“Don’t wear anything that can inhibit the ability to sweat while you’re at work,” she said. “We also recommend scheduling your heaviest and most physically demanding activities early or late in the day when the temperature and heat index are lower. We also recommend that you drink, if you are outdoors, at least two glasses of water per hour. If the heat index is over 100 degrees, we recommend that you drink four cups of water per hour when working outdoors. We’ve also recommended that employers whose employees are just starting to work in the heat acclimatize them to these temperatures slowly by giving them plenty of breaks and plenty of water while working. The same applies to employees who can return to work after a prolonged absence.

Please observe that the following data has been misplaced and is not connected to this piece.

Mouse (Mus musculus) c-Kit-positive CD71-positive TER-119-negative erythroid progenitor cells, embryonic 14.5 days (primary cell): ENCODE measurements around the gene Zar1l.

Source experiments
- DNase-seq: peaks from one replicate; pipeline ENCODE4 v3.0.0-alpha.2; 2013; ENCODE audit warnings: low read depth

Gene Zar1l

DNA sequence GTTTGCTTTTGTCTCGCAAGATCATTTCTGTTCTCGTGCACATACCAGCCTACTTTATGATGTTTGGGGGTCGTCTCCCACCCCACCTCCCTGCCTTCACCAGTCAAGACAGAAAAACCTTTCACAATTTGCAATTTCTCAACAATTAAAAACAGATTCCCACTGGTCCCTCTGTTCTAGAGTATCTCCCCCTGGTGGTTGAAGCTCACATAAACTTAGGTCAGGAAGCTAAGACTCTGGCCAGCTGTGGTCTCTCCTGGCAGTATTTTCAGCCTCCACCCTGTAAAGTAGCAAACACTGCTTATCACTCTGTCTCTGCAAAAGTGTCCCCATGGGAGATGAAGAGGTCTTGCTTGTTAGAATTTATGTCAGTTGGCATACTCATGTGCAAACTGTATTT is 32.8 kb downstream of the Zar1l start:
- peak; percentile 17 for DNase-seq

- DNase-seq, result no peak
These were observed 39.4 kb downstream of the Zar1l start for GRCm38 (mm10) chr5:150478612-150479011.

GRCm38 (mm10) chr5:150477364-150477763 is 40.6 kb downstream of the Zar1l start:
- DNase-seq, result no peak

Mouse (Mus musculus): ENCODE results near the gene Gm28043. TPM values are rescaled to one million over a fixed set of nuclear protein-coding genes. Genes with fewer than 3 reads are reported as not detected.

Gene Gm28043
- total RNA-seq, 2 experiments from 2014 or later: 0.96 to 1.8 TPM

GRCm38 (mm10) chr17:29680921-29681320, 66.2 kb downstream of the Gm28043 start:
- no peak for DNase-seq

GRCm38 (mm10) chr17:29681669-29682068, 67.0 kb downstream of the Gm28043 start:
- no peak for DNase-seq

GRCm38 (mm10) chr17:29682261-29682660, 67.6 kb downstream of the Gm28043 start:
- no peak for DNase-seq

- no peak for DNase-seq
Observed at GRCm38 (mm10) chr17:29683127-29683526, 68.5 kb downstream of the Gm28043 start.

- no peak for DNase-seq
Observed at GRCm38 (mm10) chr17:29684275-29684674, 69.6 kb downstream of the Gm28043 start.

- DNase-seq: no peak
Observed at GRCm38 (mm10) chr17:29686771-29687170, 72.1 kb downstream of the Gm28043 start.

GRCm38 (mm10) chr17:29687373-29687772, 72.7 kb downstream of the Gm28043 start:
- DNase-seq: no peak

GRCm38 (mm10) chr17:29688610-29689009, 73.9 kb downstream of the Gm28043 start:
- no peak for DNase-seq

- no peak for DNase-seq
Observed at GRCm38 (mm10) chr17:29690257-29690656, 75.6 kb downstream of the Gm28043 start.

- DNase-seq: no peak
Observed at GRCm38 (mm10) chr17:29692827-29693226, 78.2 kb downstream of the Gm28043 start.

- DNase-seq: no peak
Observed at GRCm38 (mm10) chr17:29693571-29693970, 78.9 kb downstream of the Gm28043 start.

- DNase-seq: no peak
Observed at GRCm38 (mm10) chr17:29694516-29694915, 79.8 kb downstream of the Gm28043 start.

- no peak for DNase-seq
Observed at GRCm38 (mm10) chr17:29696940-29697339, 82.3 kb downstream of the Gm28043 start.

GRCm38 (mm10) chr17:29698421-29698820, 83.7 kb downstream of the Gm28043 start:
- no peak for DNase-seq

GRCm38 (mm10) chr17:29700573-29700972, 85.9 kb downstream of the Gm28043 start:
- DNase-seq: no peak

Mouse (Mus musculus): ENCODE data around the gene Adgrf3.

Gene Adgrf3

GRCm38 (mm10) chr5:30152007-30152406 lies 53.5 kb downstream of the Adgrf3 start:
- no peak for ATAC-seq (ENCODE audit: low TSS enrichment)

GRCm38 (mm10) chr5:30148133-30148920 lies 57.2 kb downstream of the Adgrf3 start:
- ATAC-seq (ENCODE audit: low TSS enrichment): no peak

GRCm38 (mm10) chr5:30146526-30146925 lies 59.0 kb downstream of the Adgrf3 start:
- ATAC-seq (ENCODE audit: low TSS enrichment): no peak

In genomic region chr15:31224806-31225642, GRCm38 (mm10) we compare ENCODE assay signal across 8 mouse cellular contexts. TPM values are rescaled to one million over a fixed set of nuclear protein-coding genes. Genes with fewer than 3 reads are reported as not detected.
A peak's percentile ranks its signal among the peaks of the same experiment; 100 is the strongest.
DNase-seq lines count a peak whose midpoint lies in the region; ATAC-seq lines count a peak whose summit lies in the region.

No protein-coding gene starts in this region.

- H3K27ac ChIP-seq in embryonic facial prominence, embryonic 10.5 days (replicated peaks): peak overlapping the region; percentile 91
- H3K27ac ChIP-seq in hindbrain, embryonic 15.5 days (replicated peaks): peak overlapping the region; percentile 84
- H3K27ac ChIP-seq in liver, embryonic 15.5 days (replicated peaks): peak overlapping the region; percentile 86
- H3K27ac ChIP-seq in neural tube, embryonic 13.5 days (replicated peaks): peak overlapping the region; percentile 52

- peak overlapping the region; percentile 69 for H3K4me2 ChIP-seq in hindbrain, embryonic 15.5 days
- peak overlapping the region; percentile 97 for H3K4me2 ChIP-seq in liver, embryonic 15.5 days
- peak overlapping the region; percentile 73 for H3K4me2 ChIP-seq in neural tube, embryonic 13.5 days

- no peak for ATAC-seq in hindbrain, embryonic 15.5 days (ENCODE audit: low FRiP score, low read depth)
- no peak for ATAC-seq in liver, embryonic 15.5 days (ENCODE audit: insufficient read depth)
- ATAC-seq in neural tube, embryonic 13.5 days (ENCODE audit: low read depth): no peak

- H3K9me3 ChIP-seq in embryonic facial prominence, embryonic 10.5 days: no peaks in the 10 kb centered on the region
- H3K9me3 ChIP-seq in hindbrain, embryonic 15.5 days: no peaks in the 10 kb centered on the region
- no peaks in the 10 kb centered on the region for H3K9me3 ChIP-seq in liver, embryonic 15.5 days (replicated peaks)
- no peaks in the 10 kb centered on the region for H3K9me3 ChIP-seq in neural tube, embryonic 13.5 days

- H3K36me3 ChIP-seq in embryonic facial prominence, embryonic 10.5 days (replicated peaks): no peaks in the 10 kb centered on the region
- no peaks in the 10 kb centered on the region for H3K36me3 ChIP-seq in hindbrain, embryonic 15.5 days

Bunn also recommends that employees be trained in first aid and that medical supplies be available if needed.

As for athletes, Bunn said playing a sport is considered strenuous physical activity, and for baseball players like Yorgen, she said it was essential to ensure there was a rest period, for example between the sleeves.

“Additionally, athletes need to make sure they drink plenty of fluids and watch themselves while they play,” she said. “They should tell a coach, trainer or teammate immediately if they have any symptoms of heat exhaustion, heat stroke or any type of heat illness.”

Bunn said the current heat wave should be taken “very seriously”.

Dr. Terry Bunn, professor of epidemiology and environmental health at the University of Kentucky College of Public Health and director of the Kentucky Injury Prevention and Research Center. (University of Kentucky)